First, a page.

Warship Wednesday September 24, 2014, the Kaiser’s Far Eastern leviathans


Here at LSOZI, we are going to take off every Wednesday for a look at the old steam/diesel navies of the 1859-1946 time period and will profile a different ship each week. These ships have a life, a tale all of their own, which sometimes takes them to the strangest places.

– Christopher Eger

Warship Wednesday September 24, 2014, the Kaiser’s Far Eastern leviathans

Scharnhorst, 1907. Click to bigup. Scharnhorst, 1907. Click to bigup.

Here we see the armored cruiser SMS Scharnhorst of the Kaiserliche Marine, the Imperial German Navy. The huge cruiser, along with her only sister ship, SMS Gneisenau, was Kaiser Wilhelm II’s muscle in the Pacific Ocean for their brief existence.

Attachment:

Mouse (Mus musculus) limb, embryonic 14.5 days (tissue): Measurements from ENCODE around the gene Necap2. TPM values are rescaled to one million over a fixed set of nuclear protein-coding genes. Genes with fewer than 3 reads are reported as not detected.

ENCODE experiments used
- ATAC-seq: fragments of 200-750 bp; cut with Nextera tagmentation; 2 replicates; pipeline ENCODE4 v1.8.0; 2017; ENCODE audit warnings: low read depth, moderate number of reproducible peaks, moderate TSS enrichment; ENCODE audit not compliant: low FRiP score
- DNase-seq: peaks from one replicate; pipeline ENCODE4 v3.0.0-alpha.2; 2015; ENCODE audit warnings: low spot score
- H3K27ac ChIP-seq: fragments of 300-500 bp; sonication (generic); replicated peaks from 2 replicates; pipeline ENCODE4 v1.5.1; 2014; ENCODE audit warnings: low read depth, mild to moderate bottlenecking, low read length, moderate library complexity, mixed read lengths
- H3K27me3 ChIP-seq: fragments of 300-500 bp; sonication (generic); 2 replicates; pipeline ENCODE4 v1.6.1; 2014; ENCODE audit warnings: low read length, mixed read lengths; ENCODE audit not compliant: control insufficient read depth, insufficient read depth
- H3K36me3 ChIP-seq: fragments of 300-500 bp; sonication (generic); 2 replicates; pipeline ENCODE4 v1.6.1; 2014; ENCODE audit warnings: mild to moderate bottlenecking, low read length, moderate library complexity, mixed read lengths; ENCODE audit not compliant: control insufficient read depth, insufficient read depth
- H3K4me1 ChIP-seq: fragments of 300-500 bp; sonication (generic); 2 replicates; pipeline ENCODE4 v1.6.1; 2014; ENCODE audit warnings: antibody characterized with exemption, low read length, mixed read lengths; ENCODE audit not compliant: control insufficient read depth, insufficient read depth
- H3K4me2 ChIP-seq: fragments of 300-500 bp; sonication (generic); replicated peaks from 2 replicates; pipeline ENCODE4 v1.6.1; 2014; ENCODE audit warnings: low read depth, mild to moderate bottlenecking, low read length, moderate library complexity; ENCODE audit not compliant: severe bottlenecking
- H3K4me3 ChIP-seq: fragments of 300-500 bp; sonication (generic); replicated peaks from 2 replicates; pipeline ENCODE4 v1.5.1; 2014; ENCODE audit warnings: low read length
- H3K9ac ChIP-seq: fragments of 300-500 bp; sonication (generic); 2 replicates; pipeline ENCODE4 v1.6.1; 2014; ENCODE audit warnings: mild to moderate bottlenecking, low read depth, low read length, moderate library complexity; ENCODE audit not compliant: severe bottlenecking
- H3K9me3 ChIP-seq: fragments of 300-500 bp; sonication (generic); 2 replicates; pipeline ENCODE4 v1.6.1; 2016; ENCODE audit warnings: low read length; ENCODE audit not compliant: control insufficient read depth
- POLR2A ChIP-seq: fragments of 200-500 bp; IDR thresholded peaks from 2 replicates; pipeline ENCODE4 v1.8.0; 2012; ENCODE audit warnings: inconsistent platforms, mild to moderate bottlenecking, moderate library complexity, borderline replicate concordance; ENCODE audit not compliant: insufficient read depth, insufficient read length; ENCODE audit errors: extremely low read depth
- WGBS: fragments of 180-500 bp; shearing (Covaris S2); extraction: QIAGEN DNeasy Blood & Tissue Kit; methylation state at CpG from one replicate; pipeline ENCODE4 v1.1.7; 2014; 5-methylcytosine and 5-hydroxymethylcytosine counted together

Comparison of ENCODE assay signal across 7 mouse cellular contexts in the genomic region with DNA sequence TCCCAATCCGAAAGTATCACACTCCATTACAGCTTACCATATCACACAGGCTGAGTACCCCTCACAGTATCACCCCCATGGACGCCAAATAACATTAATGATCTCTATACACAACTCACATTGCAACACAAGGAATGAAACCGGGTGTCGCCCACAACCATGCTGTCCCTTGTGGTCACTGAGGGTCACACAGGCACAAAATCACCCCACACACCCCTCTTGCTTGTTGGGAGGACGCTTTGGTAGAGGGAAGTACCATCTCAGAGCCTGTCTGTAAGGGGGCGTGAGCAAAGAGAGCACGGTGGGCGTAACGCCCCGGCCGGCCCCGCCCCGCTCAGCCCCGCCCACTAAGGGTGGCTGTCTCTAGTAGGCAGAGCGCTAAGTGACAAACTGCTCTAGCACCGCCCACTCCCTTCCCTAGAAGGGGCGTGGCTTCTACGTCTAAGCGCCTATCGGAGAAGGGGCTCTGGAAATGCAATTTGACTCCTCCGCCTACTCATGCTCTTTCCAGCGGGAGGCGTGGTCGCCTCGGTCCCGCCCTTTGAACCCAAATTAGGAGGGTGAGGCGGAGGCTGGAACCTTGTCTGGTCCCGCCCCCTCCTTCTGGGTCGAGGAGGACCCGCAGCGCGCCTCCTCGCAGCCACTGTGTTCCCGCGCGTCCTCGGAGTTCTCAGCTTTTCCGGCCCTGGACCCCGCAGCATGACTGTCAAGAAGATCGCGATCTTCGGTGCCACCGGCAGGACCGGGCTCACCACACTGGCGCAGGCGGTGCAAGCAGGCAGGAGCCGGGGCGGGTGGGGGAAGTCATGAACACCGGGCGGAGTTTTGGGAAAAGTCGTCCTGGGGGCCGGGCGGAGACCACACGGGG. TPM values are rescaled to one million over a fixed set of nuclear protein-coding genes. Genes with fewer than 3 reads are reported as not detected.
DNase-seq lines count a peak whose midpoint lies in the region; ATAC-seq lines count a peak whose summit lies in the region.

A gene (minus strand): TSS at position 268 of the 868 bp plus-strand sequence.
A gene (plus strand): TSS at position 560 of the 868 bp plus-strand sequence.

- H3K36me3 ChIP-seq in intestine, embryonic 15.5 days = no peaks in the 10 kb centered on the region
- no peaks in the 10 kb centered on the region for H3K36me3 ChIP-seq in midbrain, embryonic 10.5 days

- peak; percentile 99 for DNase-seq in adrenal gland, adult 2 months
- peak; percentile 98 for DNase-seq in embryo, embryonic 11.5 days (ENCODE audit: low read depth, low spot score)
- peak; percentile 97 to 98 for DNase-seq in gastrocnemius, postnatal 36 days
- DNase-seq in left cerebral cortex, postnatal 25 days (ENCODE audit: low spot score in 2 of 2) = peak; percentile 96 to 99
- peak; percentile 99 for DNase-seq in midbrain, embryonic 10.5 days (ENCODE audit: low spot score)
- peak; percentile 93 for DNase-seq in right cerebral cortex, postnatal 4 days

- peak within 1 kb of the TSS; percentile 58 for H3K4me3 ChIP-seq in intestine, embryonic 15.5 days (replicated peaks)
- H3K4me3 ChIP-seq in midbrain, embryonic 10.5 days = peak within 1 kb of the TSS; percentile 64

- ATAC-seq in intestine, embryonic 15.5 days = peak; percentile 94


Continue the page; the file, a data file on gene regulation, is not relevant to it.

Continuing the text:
When old Willy picked up the concession (in a lease like the Brits did with Hong Kong) from the old Manchu Chinese government at Tsingtao (Qingdao, pronounced “Ching-dow”) in 1898, he added that Chinese port to a growing list…

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The Battle of the Doppelgangers


When World War I broke out, it was not uncommon for navies on both sides to commission civilian ships for military use, either as transports or warships.  One sneaky move was to arm civilian ships, especially passenger liners, to trick the enemy.  Such ships could use the element of surprise to attack an enemy who believes the ship is nothing more than an unarmed civilian vessel.


In 1914 the German Navy armed the 18,000-ton, 613-foot long passenger liner Cap Trafalgar with two four-inch guns and six 37mm auto-cannon.  In addition the Cap Trafalgar was disguised to look like a similar British Cunard line passenger liner called the 19,524-ton, 650-foot long RMS Carmania.  The idea was that the Cap Trafalgar could approach British merchant and supply convoys with little suspicion of being a German warship.  When the convoy least expected it, the Cap Trafalgar would open fire and destroy the…

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